Sotona family statement:
Brody was a fun, loving, 20-year-old who enjoyed life to the fullest. Brody had a passion for music and his band 'Crush.' He loved to have a good time with friends and family and will be missed tremendously by them. The family would like to know why the Minnesota State Trooper pursued the suspect into a high speed chase in DOWNTOWN Minneapolis at 1 o'clock in the morning when it is quite clear that they already had the suspects license plate and likely the name and address. If they would not have pushed him our Son and brother would still be alive today.
PIERCE COUNTY, Wis. (WEAU) -- A Spring Valley native killed in a Minnesota traffic crash is remembered as a great friend and worker, while his family questions a Minnesota State Patrol decision to chase a driver who ended up running into his vehicle.
Brody Sotona, 20, was killed when the vehicle he was driving was broadsided by a car that a trooper was chasing in Minneapolis early Monday morning. The trooper suspected the driver of speeding and possibly driving drunk. A passenger in his car is in critical condition in the hospital.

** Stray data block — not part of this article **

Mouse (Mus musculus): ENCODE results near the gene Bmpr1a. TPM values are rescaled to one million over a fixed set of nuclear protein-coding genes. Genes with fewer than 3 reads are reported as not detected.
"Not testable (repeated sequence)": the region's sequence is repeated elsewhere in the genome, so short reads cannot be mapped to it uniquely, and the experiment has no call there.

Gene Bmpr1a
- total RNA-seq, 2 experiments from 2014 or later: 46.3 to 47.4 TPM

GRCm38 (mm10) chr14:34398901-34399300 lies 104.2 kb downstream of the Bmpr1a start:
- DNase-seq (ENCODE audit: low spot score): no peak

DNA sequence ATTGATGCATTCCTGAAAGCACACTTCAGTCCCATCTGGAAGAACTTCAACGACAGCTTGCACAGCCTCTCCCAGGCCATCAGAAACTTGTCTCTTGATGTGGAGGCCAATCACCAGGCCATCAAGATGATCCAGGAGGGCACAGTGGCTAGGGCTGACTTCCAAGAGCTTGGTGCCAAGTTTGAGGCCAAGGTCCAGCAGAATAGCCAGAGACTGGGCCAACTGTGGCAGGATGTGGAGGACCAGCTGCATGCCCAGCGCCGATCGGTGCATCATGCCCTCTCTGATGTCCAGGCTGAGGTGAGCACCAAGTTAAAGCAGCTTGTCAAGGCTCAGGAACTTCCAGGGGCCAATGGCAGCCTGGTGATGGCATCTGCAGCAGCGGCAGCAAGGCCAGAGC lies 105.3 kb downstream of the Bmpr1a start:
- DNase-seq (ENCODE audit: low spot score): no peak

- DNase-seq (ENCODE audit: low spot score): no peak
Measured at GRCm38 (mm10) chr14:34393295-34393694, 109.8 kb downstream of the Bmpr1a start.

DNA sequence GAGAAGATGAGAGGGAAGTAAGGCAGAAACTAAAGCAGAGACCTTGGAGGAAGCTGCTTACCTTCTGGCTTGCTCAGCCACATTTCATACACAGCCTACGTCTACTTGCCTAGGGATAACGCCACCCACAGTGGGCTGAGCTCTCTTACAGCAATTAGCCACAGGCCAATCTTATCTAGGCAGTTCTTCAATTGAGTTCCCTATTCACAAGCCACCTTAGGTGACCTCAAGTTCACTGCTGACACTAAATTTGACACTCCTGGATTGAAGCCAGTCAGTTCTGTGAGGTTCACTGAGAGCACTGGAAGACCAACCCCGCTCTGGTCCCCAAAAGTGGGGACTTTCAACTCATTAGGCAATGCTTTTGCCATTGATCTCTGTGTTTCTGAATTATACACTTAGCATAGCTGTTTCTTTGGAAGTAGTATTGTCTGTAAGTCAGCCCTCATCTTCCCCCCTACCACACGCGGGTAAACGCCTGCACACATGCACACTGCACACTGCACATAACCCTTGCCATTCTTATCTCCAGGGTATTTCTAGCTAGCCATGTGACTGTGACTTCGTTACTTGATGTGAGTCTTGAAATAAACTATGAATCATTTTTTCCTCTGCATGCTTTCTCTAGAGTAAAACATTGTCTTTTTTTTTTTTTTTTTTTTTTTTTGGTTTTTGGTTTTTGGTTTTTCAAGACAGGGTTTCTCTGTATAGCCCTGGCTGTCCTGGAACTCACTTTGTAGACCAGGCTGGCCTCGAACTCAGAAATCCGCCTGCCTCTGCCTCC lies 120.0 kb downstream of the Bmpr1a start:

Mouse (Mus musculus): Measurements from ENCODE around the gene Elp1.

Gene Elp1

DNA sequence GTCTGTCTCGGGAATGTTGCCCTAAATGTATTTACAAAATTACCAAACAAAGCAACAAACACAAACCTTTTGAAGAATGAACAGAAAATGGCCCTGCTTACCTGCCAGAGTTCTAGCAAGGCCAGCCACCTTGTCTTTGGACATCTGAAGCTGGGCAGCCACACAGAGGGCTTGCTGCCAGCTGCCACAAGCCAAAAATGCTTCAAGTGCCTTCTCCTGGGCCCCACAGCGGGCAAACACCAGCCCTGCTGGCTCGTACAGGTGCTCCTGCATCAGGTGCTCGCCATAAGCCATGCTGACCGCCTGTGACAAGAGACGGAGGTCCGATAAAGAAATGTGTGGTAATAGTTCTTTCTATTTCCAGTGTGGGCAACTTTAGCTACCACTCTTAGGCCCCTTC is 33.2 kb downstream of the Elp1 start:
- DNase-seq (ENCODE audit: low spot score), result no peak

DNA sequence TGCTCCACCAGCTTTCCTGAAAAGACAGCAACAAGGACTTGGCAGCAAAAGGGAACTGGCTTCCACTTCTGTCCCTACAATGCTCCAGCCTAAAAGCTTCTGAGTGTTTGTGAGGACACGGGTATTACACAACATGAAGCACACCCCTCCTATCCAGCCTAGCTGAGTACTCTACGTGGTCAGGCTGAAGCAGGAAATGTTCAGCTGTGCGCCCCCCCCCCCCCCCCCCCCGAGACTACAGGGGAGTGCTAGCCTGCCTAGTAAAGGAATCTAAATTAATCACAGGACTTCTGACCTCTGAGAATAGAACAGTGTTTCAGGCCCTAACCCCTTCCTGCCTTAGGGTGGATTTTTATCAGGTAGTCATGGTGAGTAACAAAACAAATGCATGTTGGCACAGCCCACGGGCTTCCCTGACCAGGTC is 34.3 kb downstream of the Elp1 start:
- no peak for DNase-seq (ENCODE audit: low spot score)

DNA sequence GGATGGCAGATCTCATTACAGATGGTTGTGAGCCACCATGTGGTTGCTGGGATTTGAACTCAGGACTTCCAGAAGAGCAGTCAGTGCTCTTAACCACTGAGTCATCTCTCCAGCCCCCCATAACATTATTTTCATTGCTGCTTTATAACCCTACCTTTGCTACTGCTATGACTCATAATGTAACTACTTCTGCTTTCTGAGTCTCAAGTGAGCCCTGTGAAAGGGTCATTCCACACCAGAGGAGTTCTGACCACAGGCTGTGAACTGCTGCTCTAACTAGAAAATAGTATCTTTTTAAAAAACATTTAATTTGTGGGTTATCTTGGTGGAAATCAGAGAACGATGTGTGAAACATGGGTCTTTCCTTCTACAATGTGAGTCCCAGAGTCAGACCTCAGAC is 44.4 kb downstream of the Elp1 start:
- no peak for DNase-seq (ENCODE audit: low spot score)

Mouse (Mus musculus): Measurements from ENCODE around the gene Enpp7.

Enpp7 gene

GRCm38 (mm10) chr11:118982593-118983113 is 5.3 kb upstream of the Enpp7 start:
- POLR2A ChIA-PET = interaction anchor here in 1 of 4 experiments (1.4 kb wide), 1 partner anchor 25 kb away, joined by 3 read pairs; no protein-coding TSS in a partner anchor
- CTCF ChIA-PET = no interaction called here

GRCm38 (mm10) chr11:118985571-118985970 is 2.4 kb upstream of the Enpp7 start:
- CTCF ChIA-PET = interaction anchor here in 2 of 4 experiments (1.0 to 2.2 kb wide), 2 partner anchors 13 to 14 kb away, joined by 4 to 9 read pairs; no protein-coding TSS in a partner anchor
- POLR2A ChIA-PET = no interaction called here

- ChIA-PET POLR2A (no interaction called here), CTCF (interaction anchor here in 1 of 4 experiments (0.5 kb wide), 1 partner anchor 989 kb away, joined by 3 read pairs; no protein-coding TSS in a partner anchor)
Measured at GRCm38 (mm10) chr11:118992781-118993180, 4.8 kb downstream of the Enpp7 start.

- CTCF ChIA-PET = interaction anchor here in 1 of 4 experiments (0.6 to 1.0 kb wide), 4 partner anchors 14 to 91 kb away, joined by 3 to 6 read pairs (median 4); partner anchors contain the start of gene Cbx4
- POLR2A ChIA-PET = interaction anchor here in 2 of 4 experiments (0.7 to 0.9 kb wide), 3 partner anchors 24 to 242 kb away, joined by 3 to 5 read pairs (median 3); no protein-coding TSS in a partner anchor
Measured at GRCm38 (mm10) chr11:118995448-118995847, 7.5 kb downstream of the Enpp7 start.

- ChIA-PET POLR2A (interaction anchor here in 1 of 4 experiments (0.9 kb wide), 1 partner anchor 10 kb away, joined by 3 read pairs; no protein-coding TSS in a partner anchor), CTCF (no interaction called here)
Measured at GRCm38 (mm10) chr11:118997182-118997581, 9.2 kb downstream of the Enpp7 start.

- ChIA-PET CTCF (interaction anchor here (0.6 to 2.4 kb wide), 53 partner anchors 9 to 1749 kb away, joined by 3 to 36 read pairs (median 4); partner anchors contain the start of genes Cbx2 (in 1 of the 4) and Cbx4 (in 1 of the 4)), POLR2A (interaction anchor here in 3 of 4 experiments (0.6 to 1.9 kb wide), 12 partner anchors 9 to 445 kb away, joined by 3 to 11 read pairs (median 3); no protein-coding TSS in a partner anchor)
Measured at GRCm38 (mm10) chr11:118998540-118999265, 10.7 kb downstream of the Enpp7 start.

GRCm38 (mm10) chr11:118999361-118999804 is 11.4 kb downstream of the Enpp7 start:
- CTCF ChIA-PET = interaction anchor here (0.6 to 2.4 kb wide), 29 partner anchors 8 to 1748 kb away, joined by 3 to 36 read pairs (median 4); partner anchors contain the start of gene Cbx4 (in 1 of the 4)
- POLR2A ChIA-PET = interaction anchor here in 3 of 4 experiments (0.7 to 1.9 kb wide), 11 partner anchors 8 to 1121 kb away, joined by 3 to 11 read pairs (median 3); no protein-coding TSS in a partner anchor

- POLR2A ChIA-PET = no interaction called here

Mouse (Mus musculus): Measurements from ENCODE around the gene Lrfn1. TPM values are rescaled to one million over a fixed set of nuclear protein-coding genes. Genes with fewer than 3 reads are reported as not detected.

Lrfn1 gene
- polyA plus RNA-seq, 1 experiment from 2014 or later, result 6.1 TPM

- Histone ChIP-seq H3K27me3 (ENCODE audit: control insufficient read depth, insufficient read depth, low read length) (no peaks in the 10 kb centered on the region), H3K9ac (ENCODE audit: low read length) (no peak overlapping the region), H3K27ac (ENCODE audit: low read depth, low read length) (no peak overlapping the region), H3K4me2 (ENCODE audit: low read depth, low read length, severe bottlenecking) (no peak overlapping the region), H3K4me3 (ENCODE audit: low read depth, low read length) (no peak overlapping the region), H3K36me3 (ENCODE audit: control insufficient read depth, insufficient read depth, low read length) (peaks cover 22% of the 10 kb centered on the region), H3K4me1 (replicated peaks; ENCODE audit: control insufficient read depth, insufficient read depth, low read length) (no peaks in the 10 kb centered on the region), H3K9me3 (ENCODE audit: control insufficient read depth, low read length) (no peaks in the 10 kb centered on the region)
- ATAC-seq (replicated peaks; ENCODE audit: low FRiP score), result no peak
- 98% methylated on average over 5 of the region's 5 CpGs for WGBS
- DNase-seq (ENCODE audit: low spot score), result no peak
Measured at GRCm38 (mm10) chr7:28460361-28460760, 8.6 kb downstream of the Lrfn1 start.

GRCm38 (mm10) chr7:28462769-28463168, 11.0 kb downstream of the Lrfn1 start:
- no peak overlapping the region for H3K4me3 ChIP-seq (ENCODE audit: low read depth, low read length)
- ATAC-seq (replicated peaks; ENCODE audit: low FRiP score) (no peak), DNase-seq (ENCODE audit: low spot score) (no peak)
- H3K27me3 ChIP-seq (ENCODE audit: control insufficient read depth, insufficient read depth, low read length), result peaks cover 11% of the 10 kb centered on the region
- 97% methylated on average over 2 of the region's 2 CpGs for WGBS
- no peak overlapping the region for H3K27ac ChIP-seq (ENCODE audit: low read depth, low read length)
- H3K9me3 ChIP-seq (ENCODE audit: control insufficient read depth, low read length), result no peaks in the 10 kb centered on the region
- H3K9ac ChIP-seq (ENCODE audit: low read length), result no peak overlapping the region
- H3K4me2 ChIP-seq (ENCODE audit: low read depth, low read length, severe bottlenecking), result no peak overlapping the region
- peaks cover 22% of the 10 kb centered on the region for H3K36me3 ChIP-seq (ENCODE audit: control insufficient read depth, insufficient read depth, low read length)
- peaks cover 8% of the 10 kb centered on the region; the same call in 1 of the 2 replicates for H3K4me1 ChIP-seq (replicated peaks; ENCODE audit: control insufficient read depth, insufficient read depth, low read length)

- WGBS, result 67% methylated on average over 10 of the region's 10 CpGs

The owner of Vino in the Valley, where Sotona worked as a pizza chef, said Sotona's death was tragic in an interview with KARE-TV.
"He was just always joking around; anything he could do to make you smile," said Shawn Frantrop who baked pizzas with Sotona at Vino in the Valley.
Julie Karlstad, the general manager at Vino in the Valley told KARE-TV, "He was a great friend and a great employee. I can't say enough about him. He would do anything for you."
Sartona was prom king at Spring Valley High School, played football and golf while a student, and was known for his love of music.
David Wellington, superintendent of Spring Valley schools called Sotona "a really special kid."
Sotona's family released a statement on Monday, calling Brody a fun, loving 20-year-old who enjoyed life to the fullest, and going on to say that it is quite clear that the Minnesota State Patrol had the suspect's license plate number and likely the name and address. The statement also says that if the state patrol hadn't pushed him, Brody would still be alive.
"The trooper made numerous attempts to try to end this safely, despite the obvious intention of the suspect of not doing what would make sense and the safe thing for everyone and just stopping," said Minnesota State Patrol Spokesman Eric Roeske during a media briefing. "You have a suspected drunk driver. Drunk drivers kill over a hundred people a year. Do you just let him go? Do you try to stop him? Obviously, in hindsight, you can come up with a lot of answers but in the very short window, that this trooper's trying to evaluate that, it's a little more difficult when you're in the driver's seat."
The trooper involved in the chase is on paid leave. That's standard policy for the Minnesota State Patrol when someone is involved in a "critical incident" where someone is killed.